*Both Rooting and setting up the backup are potentially hazardous to your Droid. You are responsible for everything that happens to your phone while following this tutorial, NOT ME. If you have problems while doing this, I may be able to help you if you email me at [email protected] or PM me on Freenode IRC network (nick: Flakeparadigm). ONLY continue if you are confident in what you are doing. -Continue at your own risk-*
(EDIT 01/08/2010: I will keep this tutorial updated with the latest version if SPRecovery. Rooting for different versions of Android will be in a separate post.)
(Edit 04/05/2010: No longer wil I update the version on this server. Use DroidMod Updater from droidmod.com)
After having a bit of a hard time doing this myself, I figured I’d write up a post on how I ended up doing this so that it would be easier for everyone else.
Rooting the Droid
To get root on the Verizon Droid, first download droid-root.zip and copy it to your SD card as update.zip and follow the steps below.
- Reboot your phone.
- Press x on the hardware keyboard while booting until you see the white Motorola logo, then release.
- Press Volume Up + Camera when you see a picture of an exclamation point and a phone.
- Navigate through the menu using the arrows on the hardware keyboard (portrait mode) to Apply sdcard update.
- Apply the update and reboot.
- You now have root.
This is not a traditional Android “rooting”, root access is presently only available through the adb shell. Install the Android Debug Bridge to your PC and enable USB debugging in your phone by going to Settings -> Applications -> Development and selecting USB debugging. In your systems shell (or command prompt for windows) type adb shell (assuming your paths are correct setup) and you will be connected to your Verizon Droid. Type su and you are root. Be very careful with this as you can do damage to your phone when in a root shell.
It should now only be a matter of time before a custom firmware is available for the Motorola Sholes. Do not flash any other firmware updates as this may patch the vulnerability used by droid-root.zip.From Michael’s “Dereferencing zero” blog.
Backing up your ROM
*This tutorial requires the Android SDK which can be downloaded from here: http://developer.android.com/sdk/index.html*
Download these three files and place them in the tools folder of the SDK:
Open up a terminal/command prompt and navigate to the tools folder of the SDK (Example, in Linux “cd ~/android-sdk-linux_86/tools” if you extracted the SDK to your home directory). Now move the downloaded files to the phone using these commands:
[bash]./adb push recovery-0.99.2b.img /sdcard/
./adb push ramdisk_extras.tar /sdcard/
./adb push flash_image /sdcard/[/bash]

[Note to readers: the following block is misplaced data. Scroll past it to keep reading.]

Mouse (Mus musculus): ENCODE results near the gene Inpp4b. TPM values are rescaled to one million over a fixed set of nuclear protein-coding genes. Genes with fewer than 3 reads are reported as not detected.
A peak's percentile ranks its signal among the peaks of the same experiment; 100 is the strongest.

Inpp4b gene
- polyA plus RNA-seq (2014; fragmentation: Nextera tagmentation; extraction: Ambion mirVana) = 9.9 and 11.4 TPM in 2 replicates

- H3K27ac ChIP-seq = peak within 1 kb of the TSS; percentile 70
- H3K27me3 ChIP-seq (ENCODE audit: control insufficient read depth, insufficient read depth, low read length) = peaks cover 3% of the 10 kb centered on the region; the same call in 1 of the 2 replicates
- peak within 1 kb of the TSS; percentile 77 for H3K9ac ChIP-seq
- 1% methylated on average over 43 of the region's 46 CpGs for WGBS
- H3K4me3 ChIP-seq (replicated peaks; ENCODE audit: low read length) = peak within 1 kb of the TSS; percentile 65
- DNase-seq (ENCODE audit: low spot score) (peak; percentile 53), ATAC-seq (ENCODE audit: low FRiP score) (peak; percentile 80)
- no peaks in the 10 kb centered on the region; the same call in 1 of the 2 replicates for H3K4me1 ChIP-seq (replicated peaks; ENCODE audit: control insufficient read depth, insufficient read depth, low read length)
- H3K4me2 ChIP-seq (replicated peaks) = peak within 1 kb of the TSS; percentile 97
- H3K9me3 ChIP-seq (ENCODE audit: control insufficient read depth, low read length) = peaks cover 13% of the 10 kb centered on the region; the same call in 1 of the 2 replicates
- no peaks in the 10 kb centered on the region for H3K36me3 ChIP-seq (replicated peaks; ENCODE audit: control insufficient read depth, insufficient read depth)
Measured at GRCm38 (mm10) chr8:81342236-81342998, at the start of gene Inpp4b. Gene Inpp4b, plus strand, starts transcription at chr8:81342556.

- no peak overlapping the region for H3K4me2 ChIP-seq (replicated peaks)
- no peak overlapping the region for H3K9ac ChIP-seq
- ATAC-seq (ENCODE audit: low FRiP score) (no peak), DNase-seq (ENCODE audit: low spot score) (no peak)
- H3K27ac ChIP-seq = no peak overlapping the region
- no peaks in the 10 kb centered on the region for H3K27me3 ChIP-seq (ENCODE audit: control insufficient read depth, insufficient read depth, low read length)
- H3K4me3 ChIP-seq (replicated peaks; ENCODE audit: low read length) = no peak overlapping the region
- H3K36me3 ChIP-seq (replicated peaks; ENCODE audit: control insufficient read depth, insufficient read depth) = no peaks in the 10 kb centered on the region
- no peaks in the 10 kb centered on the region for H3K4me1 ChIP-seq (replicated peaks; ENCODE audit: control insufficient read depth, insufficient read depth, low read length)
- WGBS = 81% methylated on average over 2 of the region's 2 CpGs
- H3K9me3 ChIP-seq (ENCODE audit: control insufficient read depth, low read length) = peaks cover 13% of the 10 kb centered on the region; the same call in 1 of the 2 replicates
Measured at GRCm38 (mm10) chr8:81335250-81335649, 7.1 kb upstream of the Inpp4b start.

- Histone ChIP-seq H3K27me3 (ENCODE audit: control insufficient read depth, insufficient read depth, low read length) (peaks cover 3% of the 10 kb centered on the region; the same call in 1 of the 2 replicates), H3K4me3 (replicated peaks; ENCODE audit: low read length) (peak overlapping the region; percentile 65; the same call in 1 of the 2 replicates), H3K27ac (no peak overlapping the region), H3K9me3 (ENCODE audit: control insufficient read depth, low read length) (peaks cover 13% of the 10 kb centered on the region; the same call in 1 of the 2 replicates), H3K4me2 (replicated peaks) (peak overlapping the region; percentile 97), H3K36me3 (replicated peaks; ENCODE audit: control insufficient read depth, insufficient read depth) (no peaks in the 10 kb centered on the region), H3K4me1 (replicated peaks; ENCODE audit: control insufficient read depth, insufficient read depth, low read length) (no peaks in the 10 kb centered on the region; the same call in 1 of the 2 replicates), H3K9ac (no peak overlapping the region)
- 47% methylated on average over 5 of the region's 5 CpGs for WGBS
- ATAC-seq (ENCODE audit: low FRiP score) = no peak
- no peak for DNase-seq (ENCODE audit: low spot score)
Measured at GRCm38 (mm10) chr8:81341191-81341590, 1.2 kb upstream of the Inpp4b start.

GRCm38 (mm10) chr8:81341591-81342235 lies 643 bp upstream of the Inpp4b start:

Then, move the flash_image binary from the sdcard into /data/local:
mount -o remount,rw -t yaffs2 /dev/block/mtdblock4 /system
dd if=/sdcard/flash_image of=/system/xbin/flash_image
chmod 755 /system/xbin/flash_image
Now it’s time to flash the image to the recovery partition:
[bash]/system/xbin/flash_image recovery /sdcard/recovery-0.99.2b.img[/bash]
Now, if you want to keep this recovery image installed, you must follow a few extra steps, as Android normally generates and reflashes the recovery image based on the boot image every time you turn on the phone. To change this, run:
[bash]mount -o remount,rw /dev/null /system
mv /system/recovery-from-boot.p /system/recovery-from-boot.p.bak
mv /system/etc/install-recovery.sh /system/etc/install-recovery.sh.bak[/bash]
Now, you can reboot your phone into recovery mode. You have two options: either turn off the phone normally, then hold the ‘x’ button while turning it back on, releasing it only after the Motorola logo appears, or using ADB to reboot the phone (make sure you have exited out of the shell first. Running the “exit” command twice will work):
[bash]./adb reboot recovery[/bash]
If the image was not flashed correctly, you will see an icon that looks like “/!” (you will have to fix this problem by your own means). However, if the image was flashed correctly, you will see a golden Android logo with a few options in blue near the top of the screen.
To backup, use the D-pad to navigate the selection down to “backup/restore” and press the center button to select it. Then navigate to and select “Simple Nandroid backup” and let Nandroid do the work.
To restore, use the D-pad to navigate the selection down to “backup/restore” and press the center button to select it. Then navigate to and select “Simple Nandroid restore” and let Nandroid do the work.
Once everything is done, use the Power button as a back button to get to the main menu and reboot the device using the menu option. The device will then boot up normally.
The recovery tutorial was created with the help of my friend Scott.